Brave new world revisited
Considering Ryan’s bluntness and his long history at the ProJo, it would be fascinating to hear his thoughts about the future of newspapers in general and that of the Journal in particular. Yet in keeping with ProJo management’s practice of not speaking with the Phoenix, two requests for an interview went unanswered. (Howard Sutton did not return a call seeking comment; executive editor Joel Rawson declined to comment.)
Back in the ’70s, during the heady post-Watergate era, Rawson helped to dramatically raise the ProJo’s journalistic game, and the local owners poured in considerable accompanying resources.
Nowadays, the Journal remains a very good paper on its best days. A case in point was Sunday, March 11, when Amanda Milkovits wrote an excellent in-depth report on an innovative approach to reducing crime in upper South Providence, Mark Arsenault offered a revealing look at how a GOP campaign operative enriched himself by exploiting antipathy toward liberal candidates, and Scott Mayerowitz had a detailed takeout on the question of whether Rhode Island is a welfare magnet.
The sad fact, though, is that this kind of toothsome journalistic meal, which used to be the norm, is now far more of an exception (and Mayerowitz is gone, having taken a job with ABC News). While the ProJo can be counted on to cover the big stories of the day, and do something special from time to time, it has been typified over the last decade by cost cuts — staff buyouts; the decimation of the paper’s once-fabled network of statewide bureaus; even sponsorship of the statewide spelling bee and modest cash prizes for an in-house writing competition have been pulled.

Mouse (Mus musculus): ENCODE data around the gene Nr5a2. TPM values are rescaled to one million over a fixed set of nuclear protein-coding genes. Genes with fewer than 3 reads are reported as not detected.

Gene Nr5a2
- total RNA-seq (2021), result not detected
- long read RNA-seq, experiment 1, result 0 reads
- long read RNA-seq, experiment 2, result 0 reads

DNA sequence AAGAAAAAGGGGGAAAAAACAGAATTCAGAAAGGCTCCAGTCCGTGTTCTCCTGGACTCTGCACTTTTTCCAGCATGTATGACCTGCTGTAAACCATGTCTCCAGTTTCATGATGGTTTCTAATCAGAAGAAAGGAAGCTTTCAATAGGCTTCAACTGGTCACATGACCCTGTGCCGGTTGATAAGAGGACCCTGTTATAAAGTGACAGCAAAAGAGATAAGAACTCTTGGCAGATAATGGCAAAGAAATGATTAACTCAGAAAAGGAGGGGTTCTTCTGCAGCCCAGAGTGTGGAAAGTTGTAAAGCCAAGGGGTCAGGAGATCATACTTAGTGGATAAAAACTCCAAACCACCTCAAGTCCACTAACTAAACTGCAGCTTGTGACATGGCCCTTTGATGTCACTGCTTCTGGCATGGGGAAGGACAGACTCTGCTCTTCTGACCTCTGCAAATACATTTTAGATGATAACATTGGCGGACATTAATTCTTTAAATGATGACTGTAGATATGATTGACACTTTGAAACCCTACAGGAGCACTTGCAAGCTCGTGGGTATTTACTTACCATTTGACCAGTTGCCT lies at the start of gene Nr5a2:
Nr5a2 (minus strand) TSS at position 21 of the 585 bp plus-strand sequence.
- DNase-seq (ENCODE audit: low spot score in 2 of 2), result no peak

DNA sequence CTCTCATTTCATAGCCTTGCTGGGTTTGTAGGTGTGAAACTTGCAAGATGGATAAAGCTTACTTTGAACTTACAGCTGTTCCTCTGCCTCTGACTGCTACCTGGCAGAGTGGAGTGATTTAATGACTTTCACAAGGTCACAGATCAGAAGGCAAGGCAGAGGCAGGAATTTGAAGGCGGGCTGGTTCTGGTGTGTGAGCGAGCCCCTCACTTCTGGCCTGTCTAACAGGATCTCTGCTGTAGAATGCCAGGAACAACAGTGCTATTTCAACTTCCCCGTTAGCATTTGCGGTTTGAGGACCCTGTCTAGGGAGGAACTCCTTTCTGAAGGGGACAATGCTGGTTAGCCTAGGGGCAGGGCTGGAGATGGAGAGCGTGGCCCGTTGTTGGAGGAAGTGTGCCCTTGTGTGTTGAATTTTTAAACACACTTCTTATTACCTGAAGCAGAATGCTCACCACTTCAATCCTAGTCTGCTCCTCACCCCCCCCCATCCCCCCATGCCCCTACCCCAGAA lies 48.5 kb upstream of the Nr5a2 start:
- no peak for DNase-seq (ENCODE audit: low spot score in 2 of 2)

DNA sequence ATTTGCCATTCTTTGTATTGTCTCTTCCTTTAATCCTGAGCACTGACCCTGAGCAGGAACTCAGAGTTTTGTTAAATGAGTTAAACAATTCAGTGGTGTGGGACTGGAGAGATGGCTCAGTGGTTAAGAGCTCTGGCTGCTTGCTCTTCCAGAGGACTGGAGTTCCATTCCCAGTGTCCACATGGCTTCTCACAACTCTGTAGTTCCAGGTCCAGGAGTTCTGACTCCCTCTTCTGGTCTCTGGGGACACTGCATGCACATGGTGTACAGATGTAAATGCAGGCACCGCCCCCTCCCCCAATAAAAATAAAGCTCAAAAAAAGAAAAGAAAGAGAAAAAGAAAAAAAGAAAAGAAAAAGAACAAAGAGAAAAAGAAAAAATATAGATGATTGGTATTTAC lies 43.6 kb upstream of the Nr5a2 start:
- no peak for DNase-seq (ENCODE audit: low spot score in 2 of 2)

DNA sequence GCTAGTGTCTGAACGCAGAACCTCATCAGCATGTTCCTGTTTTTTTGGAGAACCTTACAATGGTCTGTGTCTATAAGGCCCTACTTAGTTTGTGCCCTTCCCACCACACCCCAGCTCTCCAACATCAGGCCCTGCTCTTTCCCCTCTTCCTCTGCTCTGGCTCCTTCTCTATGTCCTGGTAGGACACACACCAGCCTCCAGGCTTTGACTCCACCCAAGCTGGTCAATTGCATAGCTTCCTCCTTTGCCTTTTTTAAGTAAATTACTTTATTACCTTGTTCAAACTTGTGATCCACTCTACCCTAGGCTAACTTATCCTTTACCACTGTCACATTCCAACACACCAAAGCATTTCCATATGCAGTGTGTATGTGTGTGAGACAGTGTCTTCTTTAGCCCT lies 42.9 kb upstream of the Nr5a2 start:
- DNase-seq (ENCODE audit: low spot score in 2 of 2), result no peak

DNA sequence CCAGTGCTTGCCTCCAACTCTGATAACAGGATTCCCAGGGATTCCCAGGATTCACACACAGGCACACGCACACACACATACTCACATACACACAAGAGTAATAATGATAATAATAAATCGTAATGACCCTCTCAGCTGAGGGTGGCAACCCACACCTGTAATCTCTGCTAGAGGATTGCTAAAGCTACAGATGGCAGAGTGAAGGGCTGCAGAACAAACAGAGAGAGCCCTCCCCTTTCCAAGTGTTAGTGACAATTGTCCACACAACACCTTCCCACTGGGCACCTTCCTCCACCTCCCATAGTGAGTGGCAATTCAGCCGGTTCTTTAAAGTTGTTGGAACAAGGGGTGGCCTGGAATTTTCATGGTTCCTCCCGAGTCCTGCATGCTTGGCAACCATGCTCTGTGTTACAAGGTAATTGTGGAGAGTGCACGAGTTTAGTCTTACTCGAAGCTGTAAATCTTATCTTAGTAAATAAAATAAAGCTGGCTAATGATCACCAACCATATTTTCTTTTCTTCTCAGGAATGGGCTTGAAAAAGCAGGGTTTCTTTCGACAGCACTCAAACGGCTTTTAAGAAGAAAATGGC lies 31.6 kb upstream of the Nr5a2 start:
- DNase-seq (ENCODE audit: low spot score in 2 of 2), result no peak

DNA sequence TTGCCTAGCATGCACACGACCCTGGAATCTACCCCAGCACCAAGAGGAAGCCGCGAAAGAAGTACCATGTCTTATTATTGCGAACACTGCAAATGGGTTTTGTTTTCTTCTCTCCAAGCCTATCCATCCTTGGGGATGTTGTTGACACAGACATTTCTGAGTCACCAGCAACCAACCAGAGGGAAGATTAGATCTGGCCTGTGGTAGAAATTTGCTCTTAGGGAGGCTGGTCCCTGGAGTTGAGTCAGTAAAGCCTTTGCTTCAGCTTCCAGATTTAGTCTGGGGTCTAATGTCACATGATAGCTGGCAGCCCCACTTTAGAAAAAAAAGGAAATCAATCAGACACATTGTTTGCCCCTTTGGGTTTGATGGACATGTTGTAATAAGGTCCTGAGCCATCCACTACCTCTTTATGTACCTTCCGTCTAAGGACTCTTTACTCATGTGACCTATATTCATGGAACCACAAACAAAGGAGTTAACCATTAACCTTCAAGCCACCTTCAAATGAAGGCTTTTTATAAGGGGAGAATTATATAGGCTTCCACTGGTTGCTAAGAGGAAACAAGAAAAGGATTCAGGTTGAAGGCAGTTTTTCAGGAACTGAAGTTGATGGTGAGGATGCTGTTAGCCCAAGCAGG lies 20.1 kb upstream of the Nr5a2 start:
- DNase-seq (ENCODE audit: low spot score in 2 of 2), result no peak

The ProJo’s
 Web site, meanwhile, is a practical conduit for news — if no great shakes in terms of being visually appealing or user-friendly — but it can’t take the place of the local reporting that has long been the newspaper’s franchise. Ryan is said to be strongly focusing on the Internet, and encouraging that, but, as one observer says, “It appears the Internet is being boosted at the expense of print.”
Over the last 10 years, circulation declines in the daily and Sunday Journal — from 168,368 to 159,788 (about five percent), and 243,643 to 212,971 (about 12.5 percent), respectively — seem roughly comparable to those experienced by similarly sized dailies in other New England markets. A number of big American dailies, in cities including Los Angeles and Philadelphia, have lost more than 20 percent of daily circulation during the same period.
On the news side, things seem unlikely to get better as management makes continued cuts, detailing veteran scribe Andy Smith to a job-related ad supplement, and sending assistant feature editor Alan Rosenberg — who reportedly will not be replaced — to manage one of the two remaining suburban bureaus.
Rawson is a relative short-timer. Potential successor Tom Heslin, who was part of the team that won the paper’s last Pulitzer, in 1994, is certainly a talented editor, but whether he — or anyone else — can reverse the ProJo’s downward investment in journalism is another question. Meanwhile, an age-related gap can be expected to widen between staffers over 40 who make a career at the Journal and those in their 20s who spend a few years working there before moving on.
One day, perhaps, a new model will emerge that enables a more robust commitment to covering the news in Rhode Island. Right now, though, that seems a long way off — and we’re all the poorer because of it.

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